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Weirdness and Reality

One thing that never fails to surprise me is how often reality surprises me with its superb moments of humor, irony, weirdness, and beauty.  As humans, we ought to pride ourselves on our creativity.  Our media can invent worlds of insane happenings that are perfectly choreographed to deliver on these ideas of humor and irony and weirdness and most importantly beauty.  There are others, but it guess you can see where my priorities lie.  Either way, life surprises me.  It reminds me that we humans are but children at creativity, irony, and form.  No matter how cool we are, life will come up with something more perfect.

For example, humor.  A Nobel lauriette was traveling to see his grandmother.  He was going through airport security and was searched and questioned on his belongings.  When they saw the statue made of pure gold, they asked him if someone had given this to him.  He said of course someone had.  The king of Sweden gave it to him.  The TSA agents immediately shat themselves (exaggeration) as their training kicked in.  For after all, what if this man was smuggling drug money and was spoofed by someone impersonating the king of Sweden?  Mind you, they are in America.  They ask him why and he elegantly explains that he discovered that the universe's rate of expansion was accelerating; that he was a Nobel Prize winner.  They had only one more question: Why are you in Fargo?

It's so funny.  It's so beautiful.  I could NEVER have come up with something like that.  No comedy will ever trump what has happened in the countless lifetimes we as humanity have lived.  On that note, I've spoken a few times on my belief that there aught be no distinction between Fiction and Nonfiction.  This is a piece of my argument for that case.  When a comedian immortalizes that moment in a work of art, is it fiction or nonfiction?  What do we do with a nonfiction occurrence that is truly stranger than any fiction?  What do we do with a fiction like our financial system becoming more true than the nonfiction of reality?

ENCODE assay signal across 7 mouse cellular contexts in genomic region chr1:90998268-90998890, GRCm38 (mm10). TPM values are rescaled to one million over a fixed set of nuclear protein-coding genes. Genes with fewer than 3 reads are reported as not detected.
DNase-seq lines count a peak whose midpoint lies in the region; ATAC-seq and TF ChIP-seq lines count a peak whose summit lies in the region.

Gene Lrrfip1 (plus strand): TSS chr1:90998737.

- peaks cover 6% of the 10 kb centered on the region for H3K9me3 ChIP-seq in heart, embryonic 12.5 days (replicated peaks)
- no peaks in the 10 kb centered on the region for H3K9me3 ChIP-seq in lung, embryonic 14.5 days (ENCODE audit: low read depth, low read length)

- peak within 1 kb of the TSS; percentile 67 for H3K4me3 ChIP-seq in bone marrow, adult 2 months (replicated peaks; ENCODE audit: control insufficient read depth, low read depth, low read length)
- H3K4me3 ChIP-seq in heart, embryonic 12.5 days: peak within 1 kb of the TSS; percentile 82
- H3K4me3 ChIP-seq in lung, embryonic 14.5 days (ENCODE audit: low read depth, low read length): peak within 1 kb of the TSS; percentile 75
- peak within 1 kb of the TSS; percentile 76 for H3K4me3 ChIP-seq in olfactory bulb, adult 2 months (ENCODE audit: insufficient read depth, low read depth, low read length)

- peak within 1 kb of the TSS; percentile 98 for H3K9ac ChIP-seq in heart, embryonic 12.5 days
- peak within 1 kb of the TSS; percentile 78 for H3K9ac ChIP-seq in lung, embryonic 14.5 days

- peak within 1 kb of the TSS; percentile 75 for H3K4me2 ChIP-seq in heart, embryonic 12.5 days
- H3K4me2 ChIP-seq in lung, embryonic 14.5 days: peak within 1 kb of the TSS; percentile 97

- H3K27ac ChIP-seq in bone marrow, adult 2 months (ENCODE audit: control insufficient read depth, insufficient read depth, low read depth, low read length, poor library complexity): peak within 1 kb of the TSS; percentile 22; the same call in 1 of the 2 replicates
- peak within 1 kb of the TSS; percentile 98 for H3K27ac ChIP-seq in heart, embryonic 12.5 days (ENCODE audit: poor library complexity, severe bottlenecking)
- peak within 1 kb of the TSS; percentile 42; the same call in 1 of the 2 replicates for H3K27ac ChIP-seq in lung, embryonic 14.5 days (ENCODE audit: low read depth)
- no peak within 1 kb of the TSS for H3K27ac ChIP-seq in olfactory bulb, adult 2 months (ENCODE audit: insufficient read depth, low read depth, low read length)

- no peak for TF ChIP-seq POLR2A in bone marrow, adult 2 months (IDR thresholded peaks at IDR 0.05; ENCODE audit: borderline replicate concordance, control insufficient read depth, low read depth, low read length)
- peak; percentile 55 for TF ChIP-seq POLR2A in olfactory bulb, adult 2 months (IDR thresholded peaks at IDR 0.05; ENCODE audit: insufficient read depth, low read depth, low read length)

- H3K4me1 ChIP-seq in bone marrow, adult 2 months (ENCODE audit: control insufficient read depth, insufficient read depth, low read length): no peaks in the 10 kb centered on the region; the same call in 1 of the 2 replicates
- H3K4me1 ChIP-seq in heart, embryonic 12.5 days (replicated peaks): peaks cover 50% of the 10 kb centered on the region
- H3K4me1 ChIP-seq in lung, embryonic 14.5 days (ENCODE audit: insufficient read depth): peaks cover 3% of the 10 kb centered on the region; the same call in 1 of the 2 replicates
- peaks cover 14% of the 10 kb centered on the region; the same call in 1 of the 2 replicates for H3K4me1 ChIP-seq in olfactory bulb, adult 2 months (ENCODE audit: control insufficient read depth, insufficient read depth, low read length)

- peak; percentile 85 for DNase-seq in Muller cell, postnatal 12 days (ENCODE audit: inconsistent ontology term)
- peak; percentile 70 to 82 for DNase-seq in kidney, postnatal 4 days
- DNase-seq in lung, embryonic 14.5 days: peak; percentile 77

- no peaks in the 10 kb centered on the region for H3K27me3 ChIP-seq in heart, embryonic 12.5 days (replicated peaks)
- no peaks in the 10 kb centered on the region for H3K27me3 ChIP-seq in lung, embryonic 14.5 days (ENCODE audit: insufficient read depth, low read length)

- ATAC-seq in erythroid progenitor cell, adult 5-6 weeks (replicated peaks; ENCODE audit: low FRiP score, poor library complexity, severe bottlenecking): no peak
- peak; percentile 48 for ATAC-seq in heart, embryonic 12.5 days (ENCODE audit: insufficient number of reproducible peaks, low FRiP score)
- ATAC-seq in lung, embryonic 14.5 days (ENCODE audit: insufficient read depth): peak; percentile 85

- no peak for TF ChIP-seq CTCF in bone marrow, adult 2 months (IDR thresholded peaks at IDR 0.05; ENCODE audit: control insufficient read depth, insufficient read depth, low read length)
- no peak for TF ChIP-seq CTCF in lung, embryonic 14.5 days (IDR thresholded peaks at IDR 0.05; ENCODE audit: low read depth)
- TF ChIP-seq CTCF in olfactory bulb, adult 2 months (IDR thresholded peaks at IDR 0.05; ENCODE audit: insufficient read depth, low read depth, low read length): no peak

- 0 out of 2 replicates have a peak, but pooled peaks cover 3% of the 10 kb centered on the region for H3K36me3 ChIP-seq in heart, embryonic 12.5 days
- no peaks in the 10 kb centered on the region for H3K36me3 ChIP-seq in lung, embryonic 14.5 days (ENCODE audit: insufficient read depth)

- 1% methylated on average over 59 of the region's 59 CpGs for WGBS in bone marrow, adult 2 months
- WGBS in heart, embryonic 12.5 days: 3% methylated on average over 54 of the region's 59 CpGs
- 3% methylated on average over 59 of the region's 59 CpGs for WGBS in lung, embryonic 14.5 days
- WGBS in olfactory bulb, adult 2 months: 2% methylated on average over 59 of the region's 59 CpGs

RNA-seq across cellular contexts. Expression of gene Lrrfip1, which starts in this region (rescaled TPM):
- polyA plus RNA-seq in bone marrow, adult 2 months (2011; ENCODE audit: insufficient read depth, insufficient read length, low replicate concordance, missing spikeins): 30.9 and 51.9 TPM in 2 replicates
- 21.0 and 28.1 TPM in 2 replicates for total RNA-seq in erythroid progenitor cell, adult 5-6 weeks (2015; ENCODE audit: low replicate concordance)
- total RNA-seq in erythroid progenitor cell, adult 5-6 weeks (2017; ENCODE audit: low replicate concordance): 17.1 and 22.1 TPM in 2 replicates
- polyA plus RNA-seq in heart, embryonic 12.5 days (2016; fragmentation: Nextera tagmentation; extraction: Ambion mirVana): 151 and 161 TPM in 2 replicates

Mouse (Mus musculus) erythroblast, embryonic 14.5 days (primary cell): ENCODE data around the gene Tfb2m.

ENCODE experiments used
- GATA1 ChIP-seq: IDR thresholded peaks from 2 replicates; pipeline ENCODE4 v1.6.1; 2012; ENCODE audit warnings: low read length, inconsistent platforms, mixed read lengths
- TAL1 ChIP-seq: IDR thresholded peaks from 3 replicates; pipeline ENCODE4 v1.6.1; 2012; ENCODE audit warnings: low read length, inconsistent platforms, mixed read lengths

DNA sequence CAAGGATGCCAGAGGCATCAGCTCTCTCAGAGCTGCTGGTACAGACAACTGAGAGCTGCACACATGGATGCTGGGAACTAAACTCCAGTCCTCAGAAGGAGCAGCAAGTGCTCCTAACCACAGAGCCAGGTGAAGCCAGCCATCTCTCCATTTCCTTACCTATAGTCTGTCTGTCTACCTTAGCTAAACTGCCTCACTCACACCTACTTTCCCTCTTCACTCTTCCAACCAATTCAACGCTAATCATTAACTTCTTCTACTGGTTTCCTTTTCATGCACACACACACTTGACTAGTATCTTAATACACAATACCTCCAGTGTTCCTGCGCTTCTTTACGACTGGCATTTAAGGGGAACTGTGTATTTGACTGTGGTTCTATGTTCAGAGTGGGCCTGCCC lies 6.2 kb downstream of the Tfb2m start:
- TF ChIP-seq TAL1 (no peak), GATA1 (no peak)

Dear reader, the lines of fiction and nonfiction are blurred by our every action.  When I birthed a toaster in high school physics out of plastic, metal, and silver, I turned fiction into fact.  When you hear my words transmitted to your mind from afar, you blur the line between magic and the mundane.  And when we all die (for die, we shall), what then will we learn about fiction and fact, magic and the mundane, fear and adventure-- the likes of which few can attempt to understand.



I handed off my favorite translation of the Tao Te Ching to a friend recently and one of my favorite stories lit up like a supernova in my mind.  The story goes something like this:

Once, a Chinese lord who followed the Tao was under siege by a local lord who thought him weak.  His people were in fear.  Their friends and farmers outside the keep could not approach.  Food stores were running low.  The king gathered his people together and called out to the greatest thief in the town.  Everyone in the town knew who this person was, but it took a while for her to step forward from her home in the shadows.  The lord got on his knees and asked her calmly to aid his fair city.  It may not have been kind to her, but she is the only one who can save their keep.  Obviously, this piqued the thief's curiosity and the king told her what he had to do.  

That night, the thief was sent out alone on a dangerous mission.  The following morning, one of the most agile boys in the town climbed down the side of the fort and delivered the jade hairpin of the sieging general to the standing army.  The siege continued and the thief was sent out into the night once more.  This time, the general was waiting on the front lines to retrieve his pillow from the young delivery boy.  

A curious thing then happened.  The siege stopped.  The people asked their king why this had worked.  He told them that he was demonstrating his power.  Taking his hairpin was easy, a catburglar could do that.  Taking the pillow gently enough that it could not be sensed was a step up to the level that if my people were to come to harm from his blockade, I could take his life at any moment I pleased.  He finally reminded his subjects to reflect on who had saved them from their plights and asked them to focus on aiding the worst of them that they might not have to resort to such desperate acts.

The story sticks with me to remind me that all beings have purpose.  There is no good or bad, there is simply what is.  A thief is a result, not a criminal.  A challenge is a door, and many keys exist if you are but creative enough to find them.